The Relationship Between Uninsured Rates Among Adults Aged 55 to 64 and Per Capita Medicare Spending at the State Level
Kim, Joanne Minn
Thomas, Adam T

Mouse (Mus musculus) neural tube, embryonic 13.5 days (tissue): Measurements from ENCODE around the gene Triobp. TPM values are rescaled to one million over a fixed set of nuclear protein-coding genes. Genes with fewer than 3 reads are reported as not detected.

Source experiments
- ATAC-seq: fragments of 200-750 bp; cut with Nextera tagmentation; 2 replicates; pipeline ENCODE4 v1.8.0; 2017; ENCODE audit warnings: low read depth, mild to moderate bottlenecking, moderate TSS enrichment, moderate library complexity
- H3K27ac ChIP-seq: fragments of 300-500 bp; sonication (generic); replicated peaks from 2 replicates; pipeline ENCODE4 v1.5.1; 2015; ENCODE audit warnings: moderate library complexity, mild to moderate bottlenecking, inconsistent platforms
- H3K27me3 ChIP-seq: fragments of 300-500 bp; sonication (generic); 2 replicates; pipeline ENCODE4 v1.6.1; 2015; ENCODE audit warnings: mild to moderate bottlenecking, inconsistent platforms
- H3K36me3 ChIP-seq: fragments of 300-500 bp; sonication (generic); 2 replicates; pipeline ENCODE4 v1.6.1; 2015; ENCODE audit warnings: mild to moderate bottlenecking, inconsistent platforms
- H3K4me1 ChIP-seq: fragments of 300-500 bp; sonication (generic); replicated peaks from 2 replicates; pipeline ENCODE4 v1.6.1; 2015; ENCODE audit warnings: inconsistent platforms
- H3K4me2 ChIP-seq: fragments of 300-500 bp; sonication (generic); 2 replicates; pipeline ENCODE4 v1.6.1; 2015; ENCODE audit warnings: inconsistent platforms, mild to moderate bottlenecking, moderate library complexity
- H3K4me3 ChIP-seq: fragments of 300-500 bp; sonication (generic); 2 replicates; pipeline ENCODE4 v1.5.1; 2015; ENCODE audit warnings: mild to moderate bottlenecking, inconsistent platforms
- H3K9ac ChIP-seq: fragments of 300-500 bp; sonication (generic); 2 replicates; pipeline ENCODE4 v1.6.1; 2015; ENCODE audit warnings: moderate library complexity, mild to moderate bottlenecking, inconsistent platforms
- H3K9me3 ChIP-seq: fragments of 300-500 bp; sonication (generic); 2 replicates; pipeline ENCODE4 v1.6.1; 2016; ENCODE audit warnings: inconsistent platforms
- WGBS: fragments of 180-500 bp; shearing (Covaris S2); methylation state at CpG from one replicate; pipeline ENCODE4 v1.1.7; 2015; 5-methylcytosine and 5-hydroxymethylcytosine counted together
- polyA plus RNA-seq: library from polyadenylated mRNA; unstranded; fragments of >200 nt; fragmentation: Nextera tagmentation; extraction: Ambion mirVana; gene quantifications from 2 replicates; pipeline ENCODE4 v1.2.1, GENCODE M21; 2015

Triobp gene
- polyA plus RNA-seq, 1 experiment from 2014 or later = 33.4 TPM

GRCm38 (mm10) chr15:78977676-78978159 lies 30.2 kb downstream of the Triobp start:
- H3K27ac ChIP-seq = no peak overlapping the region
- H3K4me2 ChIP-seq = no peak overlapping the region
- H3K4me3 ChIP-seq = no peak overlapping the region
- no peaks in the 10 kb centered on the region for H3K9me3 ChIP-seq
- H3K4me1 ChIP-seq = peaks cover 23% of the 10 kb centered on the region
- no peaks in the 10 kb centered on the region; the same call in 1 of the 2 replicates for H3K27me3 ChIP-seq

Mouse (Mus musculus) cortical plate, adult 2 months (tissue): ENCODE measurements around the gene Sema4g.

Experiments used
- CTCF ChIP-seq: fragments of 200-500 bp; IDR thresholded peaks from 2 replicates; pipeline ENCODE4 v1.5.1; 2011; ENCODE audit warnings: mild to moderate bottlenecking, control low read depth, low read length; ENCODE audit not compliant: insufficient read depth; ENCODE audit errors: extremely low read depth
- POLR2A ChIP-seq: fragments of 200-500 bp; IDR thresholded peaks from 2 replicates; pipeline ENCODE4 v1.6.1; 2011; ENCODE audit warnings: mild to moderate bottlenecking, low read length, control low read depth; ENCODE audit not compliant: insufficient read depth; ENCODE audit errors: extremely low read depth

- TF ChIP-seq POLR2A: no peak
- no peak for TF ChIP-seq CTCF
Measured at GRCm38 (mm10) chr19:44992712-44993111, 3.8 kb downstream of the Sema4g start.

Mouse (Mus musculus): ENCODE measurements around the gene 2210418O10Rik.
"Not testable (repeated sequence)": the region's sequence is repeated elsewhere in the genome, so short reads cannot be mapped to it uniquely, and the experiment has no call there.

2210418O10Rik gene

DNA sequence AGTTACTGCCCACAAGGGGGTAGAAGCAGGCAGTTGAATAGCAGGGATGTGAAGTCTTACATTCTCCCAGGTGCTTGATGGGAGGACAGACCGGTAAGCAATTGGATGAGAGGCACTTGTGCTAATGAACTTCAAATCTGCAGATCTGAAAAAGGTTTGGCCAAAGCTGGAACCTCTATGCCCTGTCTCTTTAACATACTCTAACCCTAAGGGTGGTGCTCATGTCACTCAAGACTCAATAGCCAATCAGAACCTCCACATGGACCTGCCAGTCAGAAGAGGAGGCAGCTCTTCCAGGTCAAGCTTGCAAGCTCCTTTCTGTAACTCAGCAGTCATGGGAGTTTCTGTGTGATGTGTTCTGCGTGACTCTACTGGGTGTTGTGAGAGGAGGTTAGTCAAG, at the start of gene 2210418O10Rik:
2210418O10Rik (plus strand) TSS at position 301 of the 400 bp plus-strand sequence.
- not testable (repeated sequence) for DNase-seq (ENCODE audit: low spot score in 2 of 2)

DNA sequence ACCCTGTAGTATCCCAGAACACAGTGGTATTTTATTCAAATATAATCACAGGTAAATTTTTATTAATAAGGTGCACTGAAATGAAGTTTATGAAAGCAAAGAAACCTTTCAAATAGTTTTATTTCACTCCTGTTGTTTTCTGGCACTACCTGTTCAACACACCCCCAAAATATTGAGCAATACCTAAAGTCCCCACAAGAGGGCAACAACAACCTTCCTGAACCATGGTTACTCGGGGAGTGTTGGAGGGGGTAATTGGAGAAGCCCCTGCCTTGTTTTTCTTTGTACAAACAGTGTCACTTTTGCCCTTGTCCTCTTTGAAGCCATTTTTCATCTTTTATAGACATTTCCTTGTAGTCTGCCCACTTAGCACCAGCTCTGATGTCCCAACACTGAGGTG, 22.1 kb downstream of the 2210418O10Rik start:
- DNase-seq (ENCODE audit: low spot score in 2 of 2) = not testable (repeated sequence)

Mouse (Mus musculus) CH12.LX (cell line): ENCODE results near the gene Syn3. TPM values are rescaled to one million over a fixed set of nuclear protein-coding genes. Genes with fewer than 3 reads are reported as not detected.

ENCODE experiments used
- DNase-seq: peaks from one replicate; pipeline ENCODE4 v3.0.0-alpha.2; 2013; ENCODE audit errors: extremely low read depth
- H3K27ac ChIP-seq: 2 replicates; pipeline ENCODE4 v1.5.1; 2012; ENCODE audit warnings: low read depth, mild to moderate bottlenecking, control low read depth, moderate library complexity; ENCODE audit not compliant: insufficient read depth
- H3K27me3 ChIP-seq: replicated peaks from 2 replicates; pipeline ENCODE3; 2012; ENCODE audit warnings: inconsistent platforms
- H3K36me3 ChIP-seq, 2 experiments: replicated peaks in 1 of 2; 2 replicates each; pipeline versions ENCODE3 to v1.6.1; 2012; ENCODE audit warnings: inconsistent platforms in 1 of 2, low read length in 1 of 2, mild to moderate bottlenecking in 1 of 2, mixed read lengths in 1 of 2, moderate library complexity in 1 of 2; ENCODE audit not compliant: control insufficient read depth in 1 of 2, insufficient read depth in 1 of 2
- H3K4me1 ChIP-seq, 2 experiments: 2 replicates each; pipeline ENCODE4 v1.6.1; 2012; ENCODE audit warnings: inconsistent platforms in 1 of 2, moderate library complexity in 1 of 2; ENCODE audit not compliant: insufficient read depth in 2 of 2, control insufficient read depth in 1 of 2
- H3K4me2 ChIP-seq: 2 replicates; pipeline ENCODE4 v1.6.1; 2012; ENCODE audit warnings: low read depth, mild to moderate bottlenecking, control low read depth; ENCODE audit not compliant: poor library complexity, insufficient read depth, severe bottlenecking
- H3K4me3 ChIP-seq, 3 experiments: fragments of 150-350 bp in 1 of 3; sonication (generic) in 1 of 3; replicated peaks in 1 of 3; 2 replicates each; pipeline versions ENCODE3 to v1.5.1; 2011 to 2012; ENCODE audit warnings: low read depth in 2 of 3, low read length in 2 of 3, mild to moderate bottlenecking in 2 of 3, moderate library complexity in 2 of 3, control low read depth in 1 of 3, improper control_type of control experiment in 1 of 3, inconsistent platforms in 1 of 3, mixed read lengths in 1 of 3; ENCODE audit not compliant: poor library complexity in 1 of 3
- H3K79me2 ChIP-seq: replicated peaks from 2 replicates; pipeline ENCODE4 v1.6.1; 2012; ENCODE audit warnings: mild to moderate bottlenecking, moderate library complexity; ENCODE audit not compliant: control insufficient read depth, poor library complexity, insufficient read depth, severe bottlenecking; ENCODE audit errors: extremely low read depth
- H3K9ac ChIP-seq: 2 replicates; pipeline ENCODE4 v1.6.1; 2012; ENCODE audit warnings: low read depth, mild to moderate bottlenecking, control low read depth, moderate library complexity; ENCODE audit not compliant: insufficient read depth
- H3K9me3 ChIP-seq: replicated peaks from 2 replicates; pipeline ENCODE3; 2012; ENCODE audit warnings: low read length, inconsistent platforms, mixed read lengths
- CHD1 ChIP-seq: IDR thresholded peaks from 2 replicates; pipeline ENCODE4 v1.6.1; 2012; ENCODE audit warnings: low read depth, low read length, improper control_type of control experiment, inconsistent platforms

Given mounting concerns over rising federal spending on the major health care programs, including Medicare, and over soaring national debt resulted from them, it is important to explore the determinants of Medicare spending. Several scholars have used individual-level longitudinal survey data to examine Medicare beneficiaries’ previous health coverage status as a possible determinant of level of their current Medicare expenditures. Using annual state-level data from the U.S. Census Bureau and the Centers for Medicare and Medicaid Services over the period 2006-2014, I estimate a fixed-effects regression model of the relationship between Medicare spending and a lagged measure of health coverage status among adults aged 55-64 at the state level. In general, I find no significant relationship. However, I find that lack of health coverage has a modest and positive relationship with subsequent Medicare spending in states with high uninsured rates among adults aged 55 to 64.
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